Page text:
Thanks,

Monte

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Well it might sound wierd but here's what I do. I use walnut media from Frankford Arsenal to tumble the brass in. When I actually tumble the brass I put a half cup of mineral spirits in it to keep the dust down. Well I noticed that if I reload them within a couple of days or tumbling the mineral spirits keeps them slick as butter through the press. The brass is a lot shinier, the insides are cleaner, and the dust is gone.

This is based on personal experiences alone, and cannot be held responsible for any damages.

JOe

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Put 200-400 cases in a file box lid on their sides. Spray Horandy one-shot over them, agitate the lid, spray again and agitate again. Wait a couple of minutes, pour brass in case feeder. Reload until empty, repeat if necessary.....

Brian suggests leaving the one-shot residue on the loaded rounds, while it's messy, he argues that it improves feeding......

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At least with my .223, if I leave the Hornady One Shot on the reloaded cases, I found that it tends to attract dirt and grit, which can cause chambering problems in an AR. So now, I remove all the lube off the reloaded rounds by giving them a couple of minutes in the tumbler.

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I bought one of those large plastic trays that go under a washing machine to catch water spillage at Home Depot for somewhere around $7-8. It's large enough to hold a couple of thousand rounds and has a nice tall lip around the edge. It makes a nice area to inspect the cases and cull out the off-size stuff.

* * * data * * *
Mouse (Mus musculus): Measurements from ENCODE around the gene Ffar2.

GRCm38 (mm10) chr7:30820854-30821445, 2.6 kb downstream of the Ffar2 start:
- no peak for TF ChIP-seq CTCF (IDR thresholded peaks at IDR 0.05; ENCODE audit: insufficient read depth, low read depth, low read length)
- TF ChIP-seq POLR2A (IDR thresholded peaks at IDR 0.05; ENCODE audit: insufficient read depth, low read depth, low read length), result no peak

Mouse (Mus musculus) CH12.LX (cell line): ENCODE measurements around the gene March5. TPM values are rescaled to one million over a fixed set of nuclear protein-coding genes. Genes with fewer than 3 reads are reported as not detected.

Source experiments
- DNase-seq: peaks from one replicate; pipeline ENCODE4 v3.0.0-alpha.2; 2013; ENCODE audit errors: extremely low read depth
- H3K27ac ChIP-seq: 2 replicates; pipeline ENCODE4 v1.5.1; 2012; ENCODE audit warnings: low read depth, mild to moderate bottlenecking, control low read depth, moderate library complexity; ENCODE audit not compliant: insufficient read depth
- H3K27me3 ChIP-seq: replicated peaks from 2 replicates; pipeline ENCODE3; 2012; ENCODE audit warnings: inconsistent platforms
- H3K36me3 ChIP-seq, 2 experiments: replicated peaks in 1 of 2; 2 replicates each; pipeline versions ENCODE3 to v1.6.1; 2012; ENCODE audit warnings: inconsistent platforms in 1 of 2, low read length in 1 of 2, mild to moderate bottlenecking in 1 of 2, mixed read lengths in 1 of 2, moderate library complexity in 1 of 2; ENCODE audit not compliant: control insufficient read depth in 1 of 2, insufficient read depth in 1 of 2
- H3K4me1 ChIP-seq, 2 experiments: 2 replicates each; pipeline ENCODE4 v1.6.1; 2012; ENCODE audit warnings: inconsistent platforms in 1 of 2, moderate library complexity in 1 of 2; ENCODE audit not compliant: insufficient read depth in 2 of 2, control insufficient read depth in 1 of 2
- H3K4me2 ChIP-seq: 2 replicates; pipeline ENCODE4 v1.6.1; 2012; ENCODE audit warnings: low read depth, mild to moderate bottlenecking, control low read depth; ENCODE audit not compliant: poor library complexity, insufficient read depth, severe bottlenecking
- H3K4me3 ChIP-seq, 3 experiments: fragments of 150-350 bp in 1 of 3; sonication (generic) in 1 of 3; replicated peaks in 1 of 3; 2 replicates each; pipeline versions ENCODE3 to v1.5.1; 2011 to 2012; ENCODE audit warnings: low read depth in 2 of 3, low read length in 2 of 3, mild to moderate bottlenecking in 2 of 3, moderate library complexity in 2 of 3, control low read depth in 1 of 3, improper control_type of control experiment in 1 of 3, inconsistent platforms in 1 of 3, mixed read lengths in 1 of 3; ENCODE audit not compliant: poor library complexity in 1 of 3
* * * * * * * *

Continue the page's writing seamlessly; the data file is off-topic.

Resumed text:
After sorting I spray lightly with the Dillon pump-spray lube (couldn't find any One-Shot and tried the Dillon since it was available). I wait 5 minutes, shake the tray around a bit and respray. 10 minutes later they go into the case feeder. I've loaded ~4,000 using the Dillon spray and haven't noticed a huge difference from the One-Shot so far.

The tray is a cheap solution and provides a good area for working with the brass.

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Rifle loading, use the Dillon and tumble it off after loading.

Pistol loading, use the Hornady One Shot, or do what I do, Carbide die and bone dry cases, no muss, no fuss ;-)

--

Regards,

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Ive found that what works really well for me is to get a large(old) beach towel,put a few dabs of LEE case lube on the towel,spread the "blobs" of lube out a bit,then pour on a 1000 or so cases at a time,then pick the whole lot up an agitate it to and fro for a minute os so.Puts a really fine layer of lube on.

LEE lube is a lot cheaper than the spray lubes and lasts for quite a few thousand rounds of reloading.I usually tumble the rounds for a few minutes after loading them to get the lube off.

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I use the Dillon stuff for rifle and pistol. For pistol, I dump it all in the hopper of my case feeder, give it a couple shots and start loading. For rifle I put a bunch of cases in either a box or a large gallon can, spray and move em all around and then size etc. I leave the lube on till the rounds are loaded then tumble them in corn cob for up to 20 mins. They come out nice and slick without the lube on them anymore. I tend to use the same media for tumbling my brass clean as I do for getting the lube off. Seems that the corn cob sucks it all up.

Vince

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I second Vince on everything about application and removal of lube on rifle cases. That is exactly what I do too!

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I use a Lee U die (EGW) die on a 1050 for resizing and do not lube pistol (.40) cases. I use walnut media (from the pet store chains, bird bedding) and add 1-1.5 oz of nu-finish car wax per 1# of media in a vibratory tumbler every batch(run uncovered for 20-30 min to ditribute and dry up the liquid carrier of the car wax). The polish keeps the dust down (almost non-existant) and leaves a "showroom" wax finish on the cases (reduces tarnish rate on loaded cases when stored).

I notice no significant increase (without lube) in press opperation other than for the $#!+ "glock guppied" brass (using once fired range brass) for initial loads and once they have been sized and fired through my guns the second reload is smooth.

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I use either Hornady One-shot or Silicon spray lube for pistol cases. Either one works fine. (Flat tray, quick spray, and shake around a little)